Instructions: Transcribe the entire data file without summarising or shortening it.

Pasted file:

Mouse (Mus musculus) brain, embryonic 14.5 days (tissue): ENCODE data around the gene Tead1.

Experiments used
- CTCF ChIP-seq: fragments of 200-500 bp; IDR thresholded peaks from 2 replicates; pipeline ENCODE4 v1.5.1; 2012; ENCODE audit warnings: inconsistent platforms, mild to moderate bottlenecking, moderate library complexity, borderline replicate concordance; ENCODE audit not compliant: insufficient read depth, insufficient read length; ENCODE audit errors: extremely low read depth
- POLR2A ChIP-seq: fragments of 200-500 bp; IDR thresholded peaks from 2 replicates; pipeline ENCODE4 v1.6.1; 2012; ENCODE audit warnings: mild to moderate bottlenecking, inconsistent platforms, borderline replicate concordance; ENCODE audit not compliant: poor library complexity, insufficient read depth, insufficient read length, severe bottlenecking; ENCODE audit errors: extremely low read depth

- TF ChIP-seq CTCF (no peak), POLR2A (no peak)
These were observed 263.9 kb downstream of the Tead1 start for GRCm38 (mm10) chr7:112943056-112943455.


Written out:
Mouse (Mus musculus) brain, embryonic 14.5 days (tissue): ENCODE data around the gene Tead1.

Experiments used
- CTCF ChIP-seq: fragments of 200-500 bp; IDR thresholded peaks from 2 replicates; pipeline ENCODE4 v1.5.1; 2012; ENCODE audit warnings: inconsistent platforms, mild to moderate bottlenecking, moderate library complexity, borderline replicate concordance; ENCODE audit not compliant: insufficient read depth, insufficient read length; ENCODE audit errors: extremely low read depth
- POLR2A ChIP-seq: fragments of 200-500 bp; IDR thresholded peaks from 2 replicates; pipeline ENCODE4 v1.6.1; 2012; ENCODE audit warnings: mild to moderate bottlenecking, inconsistent platforms, borderline replicate concordance; ENCODE audit not compliant: poor library complexity, insufficient read depth, insufficient read length, severe bottlenecking; ENCODE audit errors: extremely low read depth

- TF ChIP-seq CTCF (no peak), POLR2A (no peak)
These were observed 263.9 kb downstream of the Tead1 start for GRCm38 (mm10) chr7:112943056-112943455.